37. 16 points
    Lt Dick Winters undertook a reconnaissance at about 0830, after which he collected a team of 12 men from his own and other companies. Beyond knowledge of the general location of the gun emplacements south of Le Grand Chemin and without information of the other side of the hedgerow, Winters' team attacked Brécourt Manor, located three miles southwest of Utah Beach and north of the village of Sainte-Marie-du-Mont. There he discovered No. 6 Battery of the 90th Artillery Regiment, consisting of four 105mm howitzers connected by trenches and defended by a company of soldiers. Pictures of the tree line in the grounds today Map of the Gun position. Unfortunately my only reference was the Band of Brothers series, as the chap that owns the manor doesn't let visitors into the field. My build to capture the break in and the first Gun.
  38. 16 points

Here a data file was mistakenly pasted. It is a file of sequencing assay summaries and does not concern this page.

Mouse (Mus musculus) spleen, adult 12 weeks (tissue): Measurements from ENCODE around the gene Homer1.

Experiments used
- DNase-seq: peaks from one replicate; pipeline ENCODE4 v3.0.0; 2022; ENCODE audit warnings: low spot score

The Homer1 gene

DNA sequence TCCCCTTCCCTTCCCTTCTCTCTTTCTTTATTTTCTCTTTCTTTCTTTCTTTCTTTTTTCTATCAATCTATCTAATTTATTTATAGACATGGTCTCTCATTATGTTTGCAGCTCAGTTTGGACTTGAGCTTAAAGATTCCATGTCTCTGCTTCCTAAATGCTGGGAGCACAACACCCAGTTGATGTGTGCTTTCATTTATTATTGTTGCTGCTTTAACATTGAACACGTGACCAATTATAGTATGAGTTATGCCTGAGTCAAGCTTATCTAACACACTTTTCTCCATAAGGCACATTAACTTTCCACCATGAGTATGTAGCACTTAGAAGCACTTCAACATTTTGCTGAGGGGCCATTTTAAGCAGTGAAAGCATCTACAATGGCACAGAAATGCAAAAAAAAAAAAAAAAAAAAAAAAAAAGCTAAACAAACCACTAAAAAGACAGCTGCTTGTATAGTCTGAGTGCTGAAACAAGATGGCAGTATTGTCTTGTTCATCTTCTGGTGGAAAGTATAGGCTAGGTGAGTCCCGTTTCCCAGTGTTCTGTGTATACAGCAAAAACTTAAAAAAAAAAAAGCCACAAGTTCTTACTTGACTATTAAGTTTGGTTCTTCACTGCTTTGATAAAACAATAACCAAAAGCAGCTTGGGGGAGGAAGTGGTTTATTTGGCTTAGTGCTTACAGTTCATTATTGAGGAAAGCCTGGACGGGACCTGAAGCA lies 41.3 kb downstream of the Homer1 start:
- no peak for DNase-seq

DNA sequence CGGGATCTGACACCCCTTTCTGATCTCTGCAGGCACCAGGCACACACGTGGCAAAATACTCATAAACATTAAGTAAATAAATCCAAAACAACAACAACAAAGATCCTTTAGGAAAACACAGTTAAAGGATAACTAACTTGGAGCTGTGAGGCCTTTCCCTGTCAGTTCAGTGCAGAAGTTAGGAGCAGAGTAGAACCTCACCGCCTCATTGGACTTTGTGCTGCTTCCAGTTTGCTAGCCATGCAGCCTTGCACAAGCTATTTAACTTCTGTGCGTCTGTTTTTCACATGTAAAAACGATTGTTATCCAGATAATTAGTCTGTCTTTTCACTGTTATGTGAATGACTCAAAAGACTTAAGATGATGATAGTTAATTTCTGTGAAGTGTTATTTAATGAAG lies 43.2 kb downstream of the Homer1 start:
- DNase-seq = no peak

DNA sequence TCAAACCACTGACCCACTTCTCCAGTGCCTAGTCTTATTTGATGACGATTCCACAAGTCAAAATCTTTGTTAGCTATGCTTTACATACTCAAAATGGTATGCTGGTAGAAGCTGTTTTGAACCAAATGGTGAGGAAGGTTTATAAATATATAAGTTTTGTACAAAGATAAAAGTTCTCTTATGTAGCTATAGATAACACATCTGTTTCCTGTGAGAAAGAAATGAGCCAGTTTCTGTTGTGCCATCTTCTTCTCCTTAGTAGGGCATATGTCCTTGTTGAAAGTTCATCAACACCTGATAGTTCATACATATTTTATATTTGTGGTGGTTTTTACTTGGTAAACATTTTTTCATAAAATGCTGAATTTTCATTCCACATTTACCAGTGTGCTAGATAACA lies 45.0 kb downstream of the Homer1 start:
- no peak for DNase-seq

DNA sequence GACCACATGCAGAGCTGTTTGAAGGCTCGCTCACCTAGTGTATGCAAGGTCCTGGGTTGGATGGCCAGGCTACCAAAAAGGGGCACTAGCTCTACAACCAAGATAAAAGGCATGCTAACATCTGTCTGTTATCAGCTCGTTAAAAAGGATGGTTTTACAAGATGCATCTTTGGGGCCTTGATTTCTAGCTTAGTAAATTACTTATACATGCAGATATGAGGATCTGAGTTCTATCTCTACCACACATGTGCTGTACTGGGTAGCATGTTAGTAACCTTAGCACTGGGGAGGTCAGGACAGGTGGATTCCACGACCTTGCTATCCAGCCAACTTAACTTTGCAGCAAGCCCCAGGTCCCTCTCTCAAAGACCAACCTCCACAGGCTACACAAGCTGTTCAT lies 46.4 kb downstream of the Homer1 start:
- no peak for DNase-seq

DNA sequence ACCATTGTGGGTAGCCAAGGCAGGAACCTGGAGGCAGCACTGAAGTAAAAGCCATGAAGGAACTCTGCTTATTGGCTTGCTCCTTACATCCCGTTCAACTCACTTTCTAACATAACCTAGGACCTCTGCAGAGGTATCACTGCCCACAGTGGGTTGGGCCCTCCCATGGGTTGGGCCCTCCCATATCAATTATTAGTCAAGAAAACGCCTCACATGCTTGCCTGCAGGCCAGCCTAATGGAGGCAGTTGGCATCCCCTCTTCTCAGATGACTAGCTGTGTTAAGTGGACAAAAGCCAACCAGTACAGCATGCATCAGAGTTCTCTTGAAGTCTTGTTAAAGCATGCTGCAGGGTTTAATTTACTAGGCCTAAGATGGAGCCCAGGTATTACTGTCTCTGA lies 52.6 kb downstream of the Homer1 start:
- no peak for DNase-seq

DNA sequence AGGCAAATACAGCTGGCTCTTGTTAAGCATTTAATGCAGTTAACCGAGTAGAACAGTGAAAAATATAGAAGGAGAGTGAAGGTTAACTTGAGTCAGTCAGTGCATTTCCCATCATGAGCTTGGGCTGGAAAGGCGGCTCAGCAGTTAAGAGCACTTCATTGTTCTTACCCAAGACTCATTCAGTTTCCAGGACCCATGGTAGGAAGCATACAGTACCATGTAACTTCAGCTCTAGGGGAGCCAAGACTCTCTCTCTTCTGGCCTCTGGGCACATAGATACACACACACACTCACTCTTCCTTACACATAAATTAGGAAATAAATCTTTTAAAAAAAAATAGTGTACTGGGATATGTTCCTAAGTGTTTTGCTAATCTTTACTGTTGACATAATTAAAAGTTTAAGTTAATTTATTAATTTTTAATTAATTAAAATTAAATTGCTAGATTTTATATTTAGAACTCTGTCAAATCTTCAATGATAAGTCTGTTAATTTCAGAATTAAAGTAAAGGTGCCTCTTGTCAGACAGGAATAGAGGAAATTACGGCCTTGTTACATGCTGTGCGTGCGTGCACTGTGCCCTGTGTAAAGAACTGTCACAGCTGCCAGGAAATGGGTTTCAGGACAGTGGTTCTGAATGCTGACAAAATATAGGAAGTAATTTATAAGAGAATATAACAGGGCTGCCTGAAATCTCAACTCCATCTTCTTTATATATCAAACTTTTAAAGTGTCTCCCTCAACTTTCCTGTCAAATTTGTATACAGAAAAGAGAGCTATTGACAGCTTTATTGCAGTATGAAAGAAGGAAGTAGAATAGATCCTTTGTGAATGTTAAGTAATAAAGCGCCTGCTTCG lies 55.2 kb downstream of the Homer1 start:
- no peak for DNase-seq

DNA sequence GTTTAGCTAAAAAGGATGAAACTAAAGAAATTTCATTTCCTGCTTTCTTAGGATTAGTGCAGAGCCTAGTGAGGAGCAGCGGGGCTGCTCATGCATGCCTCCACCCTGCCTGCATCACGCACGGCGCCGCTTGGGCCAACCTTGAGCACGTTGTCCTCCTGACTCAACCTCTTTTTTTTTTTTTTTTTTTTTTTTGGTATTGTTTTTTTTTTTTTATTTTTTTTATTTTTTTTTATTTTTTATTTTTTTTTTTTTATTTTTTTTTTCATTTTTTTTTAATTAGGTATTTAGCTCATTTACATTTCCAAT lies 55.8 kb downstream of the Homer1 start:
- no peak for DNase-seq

Tonight I have continued working my way gradually aft along the starboard side. Though there are numerous small inaccuracies in Merit’s moulds in lots of places, they have at least tried all over the hull... except on the deck I’d call 2 deck (the deck below the flight deck), using modern RN parlance... but which they’d have called the Upper Gallery deck. [OK - quick digression, but worth doing to help people follow the build. Post-War (don’t know when the change came, but definitely by my era), deck names were standardised throughout the Fleet. This might seem trivial, but in fact accurate description of where a compartment is in a ship is vital: “Fire in the mess deck” doesn’t really help much if there are a dozen mess decks. The highest continuous deck is called 1 Deck. So in a carrier that’s dead easy: the Flight Deck = 1 Deck. Anything above that has a 0 in front, going up - so the levels of the island would be 01 Deck, 02 Deck, and so on. Anything below has no Zero, so 2 Deck, 3 Deck etc. are going down into the ship. The hangar of Ark 5, my era, was on 3 deck, for example. Once you are used to it, this is a simple, logical system. The 1940s RN was different. The Flight Deck was still called the same, thank goodness. But going up into the island the decks were A, B, C, D etc. And going down into the hull they had names: Upper Gallery, Lower Gallery, Hangar, Upper Deck (which confusingly was 4 decks down...), Lower Deck, Platform Deck & Hold. Throughout this build I will use modern terms, because they are completely instinctive for me and I find the WW2 terms highly confusing. Digression over.] For some reason best known to Merit’s designers, they have not moulded any detail on 2 deck at all, despite there being plenty there for real. If you look at this pic from a couple of days ago, there’s nothing there except a few pencil marks of mine: Tonight I have started fixing that; seen here are 8 newly drilled and brassed scuttles, the sponson for the starboard aft HACS (kit part) and a section of Tetra brass representing open galleries in the real ship - all on 2 Deck. It being a Bank Holiday, I’m home from tomorrow until Tuesday, so I will leave you with two summary photos which show all of the week’s work... seen from aft: ... and seen from for’d: Until next week Crisp